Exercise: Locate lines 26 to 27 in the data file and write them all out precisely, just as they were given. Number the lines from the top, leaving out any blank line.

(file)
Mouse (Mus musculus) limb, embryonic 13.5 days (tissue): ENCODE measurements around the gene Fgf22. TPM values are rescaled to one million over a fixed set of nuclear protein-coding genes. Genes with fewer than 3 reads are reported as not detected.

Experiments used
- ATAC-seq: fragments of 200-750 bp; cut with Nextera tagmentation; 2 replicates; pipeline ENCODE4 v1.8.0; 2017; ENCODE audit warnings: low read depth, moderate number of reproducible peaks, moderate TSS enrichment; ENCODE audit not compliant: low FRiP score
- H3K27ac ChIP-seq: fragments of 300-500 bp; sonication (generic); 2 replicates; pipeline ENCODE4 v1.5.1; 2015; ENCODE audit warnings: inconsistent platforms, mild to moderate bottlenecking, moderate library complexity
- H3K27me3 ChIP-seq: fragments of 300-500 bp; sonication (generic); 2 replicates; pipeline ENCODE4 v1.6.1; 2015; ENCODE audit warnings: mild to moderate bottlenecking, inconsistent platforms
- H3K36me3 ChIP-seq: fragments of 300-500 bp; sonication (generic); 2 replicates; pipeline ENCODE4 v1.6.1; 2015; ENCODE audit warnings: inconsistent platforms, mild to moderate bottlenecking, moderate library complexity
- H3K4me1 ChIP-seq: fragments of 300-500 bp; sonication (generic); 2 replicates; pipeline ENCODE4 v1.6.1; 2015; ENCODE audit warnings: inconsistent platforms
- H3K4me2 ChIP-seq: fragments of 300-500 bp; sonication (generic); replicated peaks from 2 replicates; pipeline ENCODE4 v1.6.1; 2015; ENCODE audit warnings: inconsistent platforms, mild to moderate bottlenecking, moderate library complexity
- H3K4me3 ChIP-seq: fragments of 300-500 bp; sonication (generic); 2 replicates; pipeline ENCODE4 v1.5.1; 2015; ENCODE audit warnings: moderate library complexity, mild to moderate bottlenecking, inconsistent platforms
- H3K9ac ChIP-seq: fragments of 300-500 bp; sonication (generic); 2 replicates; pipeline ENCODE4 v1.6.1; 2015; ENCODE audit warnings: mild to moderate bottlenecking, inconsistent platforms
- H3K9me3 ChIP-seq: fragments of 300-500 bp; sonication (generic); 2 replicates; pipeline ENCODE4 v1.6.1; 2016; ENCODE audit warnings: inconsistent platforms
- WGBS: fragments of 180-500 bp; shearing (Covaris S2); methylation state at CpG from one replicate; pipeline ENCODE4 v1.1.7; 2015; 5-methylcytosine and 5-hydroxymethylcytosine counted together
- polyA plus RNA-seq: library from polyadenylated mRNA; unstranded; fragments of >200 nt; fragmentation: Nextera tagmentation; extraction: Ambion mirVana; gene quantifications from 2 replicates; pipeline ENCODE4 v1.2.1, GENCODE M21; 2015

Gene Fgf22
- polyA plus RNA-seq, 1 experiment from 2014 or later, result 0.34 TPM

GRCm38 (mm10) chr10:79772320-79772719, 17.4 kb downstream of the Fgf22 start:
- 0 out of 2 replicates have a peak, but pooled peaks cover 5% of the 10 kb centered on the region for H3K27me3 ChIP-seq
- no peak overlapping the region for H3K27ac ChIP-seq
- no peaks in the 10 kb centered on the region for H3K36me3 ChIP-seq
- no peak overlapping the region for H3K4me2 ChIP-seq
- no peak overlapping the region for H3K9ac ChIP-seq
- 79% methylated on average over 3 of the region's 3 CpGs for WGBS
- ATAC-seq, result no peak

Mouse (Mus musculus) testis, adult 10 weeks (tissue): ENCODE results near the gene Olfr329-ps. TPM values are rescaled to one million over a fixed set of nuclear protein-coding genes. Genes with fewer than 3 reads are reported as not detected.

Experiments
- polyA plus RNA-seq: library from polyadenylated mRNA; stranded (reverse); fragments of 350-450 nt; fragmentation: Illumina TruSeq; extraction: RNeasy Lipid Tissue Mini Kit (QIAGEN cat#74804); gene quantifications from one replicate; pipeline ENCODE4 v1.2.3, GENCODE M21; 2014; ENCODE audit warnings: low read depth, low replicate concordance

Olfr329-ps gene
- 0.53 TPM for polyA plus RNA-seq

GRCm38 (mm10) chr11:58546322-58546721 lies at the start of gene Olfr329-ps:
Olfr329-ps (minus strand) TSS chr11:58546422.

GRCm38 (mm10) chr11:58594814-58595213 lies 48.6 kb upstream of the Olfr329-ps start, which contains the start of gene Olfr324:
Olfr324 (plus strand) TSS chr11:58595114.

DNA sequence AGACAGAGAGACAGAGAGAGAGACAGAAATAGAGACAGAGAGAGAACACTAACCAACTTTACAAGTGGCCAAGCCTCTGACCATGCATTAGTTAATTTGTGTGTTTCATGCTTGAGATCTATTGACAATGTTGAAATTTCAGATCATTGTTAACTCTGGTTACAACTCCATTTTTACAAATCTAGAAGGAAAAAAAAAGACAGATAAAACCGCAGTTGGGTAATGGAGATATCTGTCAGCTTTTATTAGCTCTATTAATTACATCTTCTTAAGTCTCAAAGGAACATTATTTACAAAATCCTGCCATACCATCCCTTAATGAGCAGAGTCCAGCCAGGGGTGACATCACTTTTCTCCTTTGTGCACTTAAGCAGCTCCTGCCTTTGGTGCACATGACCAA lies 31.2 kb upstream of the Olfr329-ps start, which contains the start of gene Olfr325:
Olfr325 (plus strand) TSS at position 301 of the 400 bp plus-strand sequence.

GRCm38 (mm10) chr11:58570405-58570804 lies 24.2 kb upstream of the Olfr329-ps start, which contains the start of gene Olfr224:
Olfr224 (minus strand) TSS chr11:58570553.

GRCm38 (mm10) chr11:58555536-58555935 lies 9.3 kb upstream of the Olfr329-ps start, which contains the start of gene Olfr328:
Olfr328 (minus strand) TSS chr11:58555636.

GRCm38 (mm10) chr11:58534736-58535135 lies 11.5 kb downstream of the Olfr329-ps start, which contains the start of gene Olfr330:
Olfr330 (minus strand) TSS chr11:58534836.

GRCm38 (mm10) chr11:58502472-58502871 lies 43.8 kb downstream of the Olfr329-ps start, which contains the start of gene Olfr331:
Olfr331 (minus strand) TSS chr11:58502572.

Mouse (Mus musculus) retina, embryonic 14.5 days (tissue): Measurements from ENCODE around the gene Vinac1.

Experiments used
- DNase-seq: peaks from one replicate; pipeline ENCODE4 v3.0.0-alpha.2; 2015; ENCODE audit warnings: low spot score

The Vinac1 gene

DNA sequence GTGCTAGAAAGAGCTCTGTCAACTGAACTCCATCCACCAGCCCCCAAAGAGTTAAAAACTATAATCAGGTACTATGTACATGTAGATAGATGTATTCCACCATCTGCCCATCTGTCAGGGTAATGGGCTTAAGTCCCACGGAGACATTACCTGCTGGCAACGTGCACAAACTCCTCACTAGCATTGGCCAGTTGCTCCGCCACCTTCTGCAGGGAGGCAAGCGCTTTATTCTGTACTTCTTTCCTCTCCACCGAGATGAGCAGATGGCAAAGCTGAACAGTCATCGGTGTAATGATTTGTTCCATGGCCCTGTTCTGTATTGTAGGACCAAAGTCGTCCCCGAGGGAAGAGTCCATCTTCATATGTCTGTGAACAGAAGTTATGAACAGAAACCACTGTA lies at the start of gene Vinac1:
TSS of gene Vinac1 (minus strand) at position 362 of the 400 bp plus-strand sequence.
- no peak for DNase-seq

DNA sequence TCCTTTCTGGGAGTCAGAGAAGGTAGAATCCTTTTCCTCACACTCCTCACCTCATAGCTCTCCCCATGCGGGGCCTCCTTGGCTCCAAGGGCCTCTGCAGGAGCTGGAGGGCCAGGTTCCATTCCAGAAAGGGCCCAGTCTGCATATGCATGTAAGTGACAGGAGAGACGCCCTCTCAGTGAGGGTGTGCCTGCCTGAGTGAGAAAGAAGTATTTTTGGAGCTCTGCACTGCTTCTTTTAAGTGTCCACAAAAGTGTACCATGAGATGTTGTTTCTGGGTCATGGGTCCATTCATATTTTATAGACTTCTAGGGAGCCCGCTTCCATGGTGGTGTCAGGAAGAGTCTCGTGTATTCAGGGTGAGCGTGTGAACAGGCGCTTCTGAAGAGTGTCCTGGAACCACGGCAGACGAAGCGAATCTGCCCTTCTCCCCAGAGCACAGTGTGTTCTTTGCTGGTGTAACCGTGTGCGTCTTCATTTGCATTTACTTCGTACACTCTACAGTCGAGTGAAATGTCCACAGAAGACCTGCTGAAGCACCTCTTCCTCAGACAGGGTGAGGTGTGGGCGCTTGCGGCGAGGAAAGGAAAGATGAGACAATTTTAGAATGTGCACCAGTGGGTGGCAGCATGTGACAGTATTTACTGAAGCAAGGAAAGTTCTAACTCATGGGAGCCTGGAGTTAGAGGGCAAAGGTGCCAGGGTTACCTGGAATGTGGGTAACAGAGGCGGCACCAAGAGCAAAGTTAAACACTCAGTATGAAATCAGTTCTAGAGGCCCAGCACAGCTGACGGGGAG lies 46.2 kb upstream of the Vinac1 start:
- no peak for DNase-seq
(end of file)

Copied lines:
- polyA plus RNA-seq: library from polyadenylated mRNA; stranded (reverse); fragments of 350-450 nt; fragmentation: Illumina TruSeq; extraction: RNeasy Lipid Tissue Mini Kit (QIAGEN cat#74804); gene quantifications from one replicate; pipeline ENCODE4 v1.2.3, GENCODE M21; 2014; ENCODE audit warnings: low read depth, low replicate concordance

Olfr329-ps gene